But OE Cam researchers warn that those who work from home risk missing out on the opportunities afforded to their colleagues who see the boss in the office every day, in what they have termed “ Present privilege. ”

‘Present privilege’ refers to those in the workplace who are more likely to be involved in spontaneous discussions in the office and who have better access to the boss – meaning they are ‘more at the forefront of that promotion’.

The OE Cam study, published in a journal launched this month, examines how companies are affected when they switch to a hybrid working model.

It also refers to ‘in-groups’ – those in the office – and ‘out-groups’ – those who choose to stay at home.

Martyn Sakol, managing partner at OE Cam, said: “I saw firsthand in a meeting how remote workers were disadvantaged compared to their physically present colleagues.

A team was considering an important deal. It was postponed for a scheduled break.

Those working remotely logged out to take a comfortable break on their own, while those in the office continued the group conversations.

When the meeting resumed, it became abundantly clear that perceptions of how the deal should take shape within the office team had changed; their new position did not reflect conversations with remote participants.

‘At that point it was clear that the consequences for companies worldwide could be hugely damaging.’

He warned that companies should consider workers who are more likely to work from home, including caregivers, parents (with more mothers choosing or feeling obliged to work remotely over fathers), disabled workers, and older generation workers.

He added, “To prevent these employees from losing their voice, their ability to contribute effectively to the company, and their prospects for promotion, companies must take active steps.”

The study also says there will be an age disparity between young staff living in the city and senior managers who commute.

Experts warn that offices “can become playgrounds for young, inexperienced workers who work without practical management support.”

They add, ‘Those inexperienced professionals may unwittingly use their’ current privilege ‘to shape the business and create a new culture that is misrepresented and potentially destructive, turning a company’s progress into decades. other way around.’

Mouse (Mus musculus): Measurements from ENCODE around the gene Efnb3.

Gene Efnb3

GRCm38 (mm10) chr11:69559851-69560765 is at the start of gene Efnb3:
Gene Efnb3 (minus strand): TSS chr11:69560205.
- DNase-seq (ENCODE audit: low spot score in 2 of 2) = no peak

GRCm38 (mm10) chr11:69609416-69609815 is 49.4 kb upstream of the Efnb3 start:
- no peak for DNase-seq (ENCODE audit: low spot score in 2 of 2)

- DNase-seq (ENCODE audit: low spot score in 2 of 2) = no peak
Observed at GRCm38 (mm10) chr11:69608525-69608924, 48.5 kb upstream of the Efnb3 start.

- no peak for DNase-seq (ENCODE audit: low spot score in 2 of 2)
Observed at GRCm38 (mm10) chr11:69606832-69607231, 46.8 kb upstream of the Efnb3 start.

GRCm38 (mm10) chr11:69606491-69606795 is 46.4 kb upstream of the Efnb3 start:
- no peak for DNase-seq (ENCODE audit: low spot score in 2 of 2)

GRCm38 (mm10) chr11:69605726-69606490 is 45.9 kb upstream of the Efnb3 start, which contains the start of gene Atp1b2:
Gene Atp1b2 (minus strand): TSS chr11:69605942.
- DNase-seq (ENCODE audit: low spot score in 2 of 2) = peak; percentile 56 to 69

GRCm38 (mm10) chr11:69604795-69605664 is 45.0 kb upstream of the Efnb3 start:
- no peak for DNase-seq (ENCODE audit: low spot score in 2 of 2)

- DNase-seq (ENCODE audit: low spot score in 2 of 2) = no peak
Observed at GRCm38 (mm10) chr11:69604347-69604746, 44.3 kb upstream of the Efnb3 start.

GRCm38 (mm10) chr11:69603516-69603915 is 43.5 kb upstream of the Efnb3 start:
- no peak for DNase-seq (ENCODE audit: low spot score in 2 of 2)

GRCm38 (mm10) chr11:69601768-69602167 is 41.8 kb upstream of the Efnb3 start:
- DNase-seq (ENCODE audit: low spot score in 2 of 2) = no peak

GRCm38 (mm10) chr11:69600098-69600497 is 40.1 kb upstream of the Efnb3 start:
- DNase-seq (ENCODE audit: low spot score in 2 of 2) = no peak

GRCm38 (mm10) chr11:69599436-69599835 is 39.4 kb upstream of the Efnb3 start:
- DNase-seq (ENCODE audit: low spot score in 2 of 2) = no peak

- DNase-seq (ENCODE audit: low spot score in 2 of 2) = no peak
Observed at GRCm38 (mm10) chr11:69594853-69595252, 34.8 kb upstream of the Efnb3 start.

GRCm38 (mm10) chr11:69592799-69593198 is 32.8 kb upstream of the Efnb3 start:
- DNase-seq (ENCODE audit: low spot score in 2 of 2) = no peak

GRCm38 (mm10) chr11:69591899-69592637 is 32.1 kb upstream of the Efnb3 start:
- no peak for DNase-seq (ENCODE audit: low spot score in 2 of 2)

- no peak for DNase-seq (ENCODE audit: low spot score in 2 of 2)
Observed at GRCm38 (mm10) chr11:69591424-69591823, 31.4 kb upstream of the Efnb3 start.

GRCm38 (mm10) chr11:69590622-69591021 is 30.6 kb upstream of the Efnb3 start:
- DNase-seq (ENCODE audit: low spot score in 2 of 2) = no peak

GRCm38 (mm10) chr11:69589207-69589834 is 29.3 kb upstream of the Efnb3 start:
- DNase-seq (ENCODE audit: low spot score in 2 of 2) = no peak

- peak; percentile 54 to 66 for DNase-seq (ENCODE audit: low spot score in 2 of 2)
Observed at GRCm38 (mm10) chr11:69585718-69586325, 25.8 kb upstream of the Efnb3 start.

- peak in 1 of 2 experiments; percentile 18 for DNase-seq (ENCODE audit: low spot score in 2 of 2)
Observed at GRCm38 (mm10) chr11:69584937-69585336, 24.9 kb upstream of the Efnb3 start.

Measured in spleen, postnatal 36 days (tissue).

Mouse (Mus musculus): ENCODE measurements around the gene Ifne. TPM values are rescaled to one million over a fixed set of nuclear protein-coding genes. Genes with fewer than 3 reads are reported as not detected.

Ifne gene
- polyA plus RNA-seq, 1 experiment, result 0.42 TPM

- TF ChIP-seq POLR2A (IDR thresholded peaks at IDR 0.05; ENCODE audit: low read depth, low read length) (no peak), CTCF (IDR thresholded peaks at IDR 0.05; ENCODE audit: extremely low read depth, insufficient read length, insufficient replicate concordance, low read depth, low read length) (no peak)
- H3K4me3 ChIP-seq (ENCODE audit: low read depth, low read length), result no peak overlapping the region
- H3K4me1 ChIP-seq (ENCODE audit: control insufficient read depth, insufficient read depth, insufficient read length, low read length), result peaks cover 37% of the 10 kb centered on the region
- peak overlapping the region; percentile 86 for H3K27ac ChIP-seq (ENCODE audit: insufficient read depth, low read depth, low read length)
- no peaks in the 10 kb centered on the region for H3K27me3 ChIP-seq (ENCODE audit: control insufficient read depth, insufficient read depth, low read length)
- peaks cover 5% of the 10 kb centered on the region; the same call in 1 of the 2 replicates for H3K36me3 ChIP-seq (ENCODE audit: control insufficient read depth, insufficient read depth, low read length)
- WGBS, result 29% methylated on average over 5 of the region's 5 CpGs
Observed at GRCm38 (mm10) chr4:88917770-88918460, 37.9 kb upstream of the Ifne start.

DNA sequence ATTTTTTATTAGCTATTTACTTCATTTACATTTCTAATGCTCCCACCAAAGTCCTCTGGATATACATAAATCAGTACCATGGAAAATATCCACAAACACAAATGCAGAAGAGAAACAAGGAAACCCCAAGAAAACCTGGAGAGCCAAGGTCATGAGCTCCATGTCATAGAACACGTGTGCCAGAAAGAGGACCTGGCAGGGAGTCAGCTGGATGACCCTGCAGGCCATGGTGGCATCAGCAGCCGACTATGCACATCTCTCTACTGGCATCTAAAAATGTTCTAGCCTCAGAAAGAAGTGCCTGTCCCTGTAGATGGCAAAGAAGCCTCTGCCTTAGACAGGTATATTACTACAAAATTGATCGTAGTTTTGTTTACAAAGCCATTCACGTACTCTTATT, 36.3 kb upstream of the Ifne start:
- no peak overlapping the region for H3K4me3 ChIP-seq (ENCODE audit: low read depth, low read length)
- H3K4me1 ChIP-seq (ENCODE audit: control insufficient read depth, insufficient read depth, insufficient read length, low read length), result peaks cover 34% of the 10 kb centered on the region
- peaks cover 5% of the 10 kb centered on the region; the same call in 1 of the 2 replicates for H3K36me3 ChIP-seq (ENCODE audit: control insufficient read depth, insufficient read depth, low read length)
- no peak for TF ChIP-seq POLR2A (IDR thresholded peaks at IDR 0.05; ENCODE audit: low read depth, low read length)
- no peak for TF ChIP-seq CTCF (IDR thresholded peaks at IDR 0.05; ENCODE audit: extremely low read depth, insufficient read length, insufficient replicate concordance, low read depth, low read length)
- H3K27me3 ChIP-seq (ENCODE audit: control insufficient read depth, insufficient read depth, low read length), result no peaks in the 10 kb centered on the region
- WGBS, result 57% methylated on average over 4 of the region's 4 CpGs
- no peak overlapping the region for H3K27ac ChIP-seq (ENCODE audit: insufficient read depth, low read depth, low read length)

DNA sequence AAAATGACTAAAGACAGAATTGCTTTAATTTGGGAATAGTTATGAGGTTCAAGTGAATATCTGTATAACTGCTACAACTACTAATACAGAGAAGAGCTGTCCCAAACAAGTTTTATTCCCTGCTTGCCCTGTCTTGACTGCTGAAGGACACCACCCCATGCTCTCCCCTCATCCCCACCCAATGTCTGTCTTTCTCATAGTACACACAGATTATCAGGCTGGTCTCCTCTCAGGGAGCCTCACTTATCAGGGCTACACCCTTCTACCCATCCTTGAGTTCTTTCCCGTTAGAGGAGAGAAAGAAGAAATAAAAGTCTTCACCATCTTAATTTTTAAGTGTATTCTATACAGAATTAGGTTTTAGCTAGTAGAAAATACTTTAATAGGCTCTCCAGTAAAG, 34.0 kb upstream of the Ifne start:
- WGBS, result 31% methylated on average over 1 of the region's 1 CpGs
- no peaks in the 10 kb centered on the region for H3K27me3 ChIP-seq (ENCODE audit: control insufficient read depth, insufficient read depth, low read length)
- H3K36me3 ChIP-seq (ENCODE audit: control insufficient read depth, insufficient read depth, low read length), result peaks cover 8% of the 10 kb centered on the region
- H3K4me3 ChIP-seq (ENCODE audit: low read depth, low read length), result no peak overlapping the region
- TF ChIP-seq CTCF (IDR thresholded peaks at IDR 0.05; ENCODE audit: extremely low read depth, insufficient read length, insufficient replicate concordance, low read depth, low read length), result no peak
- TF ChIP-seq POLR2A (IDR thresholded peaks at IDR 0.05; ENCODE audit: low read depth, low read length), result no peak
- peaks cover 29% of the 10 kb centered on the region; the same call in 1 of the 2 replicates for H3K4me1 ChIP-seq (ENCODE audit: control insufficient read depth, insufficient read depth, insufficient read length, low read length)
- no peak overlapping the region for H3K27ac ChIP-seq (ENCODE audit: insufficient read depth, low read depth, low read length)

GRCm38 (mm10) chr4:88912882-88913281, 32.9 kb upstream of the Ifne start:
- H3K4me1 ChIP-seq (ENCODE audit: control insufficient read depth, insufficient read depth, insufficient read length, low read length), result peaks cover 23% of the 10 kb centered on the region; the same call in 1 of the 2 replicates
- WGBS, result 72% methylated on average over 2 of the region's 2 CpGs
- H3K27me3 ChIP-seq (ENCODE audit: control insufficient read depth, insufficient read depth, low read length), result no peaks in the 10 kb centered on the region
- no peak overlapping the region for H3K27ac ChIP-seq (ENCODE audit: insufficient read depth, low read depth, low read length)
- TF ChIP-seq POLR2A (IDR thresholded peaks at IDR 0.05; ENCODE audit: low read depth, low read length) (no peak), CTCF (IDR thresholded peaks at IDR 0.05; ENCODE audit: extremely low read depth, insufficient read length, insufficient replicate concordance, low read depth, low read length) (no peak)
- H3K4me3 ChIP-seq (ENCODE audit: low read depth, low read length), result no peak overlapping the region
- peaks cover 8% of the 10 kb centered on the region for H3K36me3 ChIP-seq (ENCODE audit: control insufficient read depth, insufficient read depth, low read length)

Mr. Sakol adds: “Hybrid offers enormous benefits, but the risks should not be underestimated. No one should endanger their career by choosing to work from home more. ‘

This is as Barclays CEO Jes Staley said today that the flexibility of employees during the pandemic means the bank is unlikely to need that much office space – following in the footsteps of rival banks that have implemented hybrid works.

A review of his offices is underway and Mr. Staley said he expects a hybrid working model in the future.

The branches in the shopping streets will continue to exist, but they will also remain under pressure as more and more customers switch to online banking.

Barclays CEO Jes Staley said today that employee flexibility during the pandemic means the bank is unlikely to need that much office space - following in the footsteps of rival banks that have implemented hybrid works.

Barclays CEO Jes Staley said today that employee flexibility during the pandemic means the bank is unlikely to need that much office space – following in the footsteps of rival banks that have implemented hybrid works.

Finance Director Tushar Morzaria said: “We have a lot of general office space and we are looking at whether we still need all that office space, but if we do, how can we best use it. We certainly don’t need all that office space. ‘

Mr. Staley is keen to get employees back to the office, saying that 20,000 people had gone to work during the pandemic – including call centers, trade desks and branches – and that employee surveys show that employees want to return.

But he said he recognizes that flexibility is the way forward.

“When we looked at the pandemic, everyone was surprised that we could run a bank of this complexity with about 50,000 people working at their kitchen tables,” he said.

‘I think flexible working is here to stay. I think this helps with diversity issues, but the bank headquarters in Canary Wharf is not going away, and neither is our New York headquarters, and I think we will continue to have more staff (in offices) as we go through June and July. ‘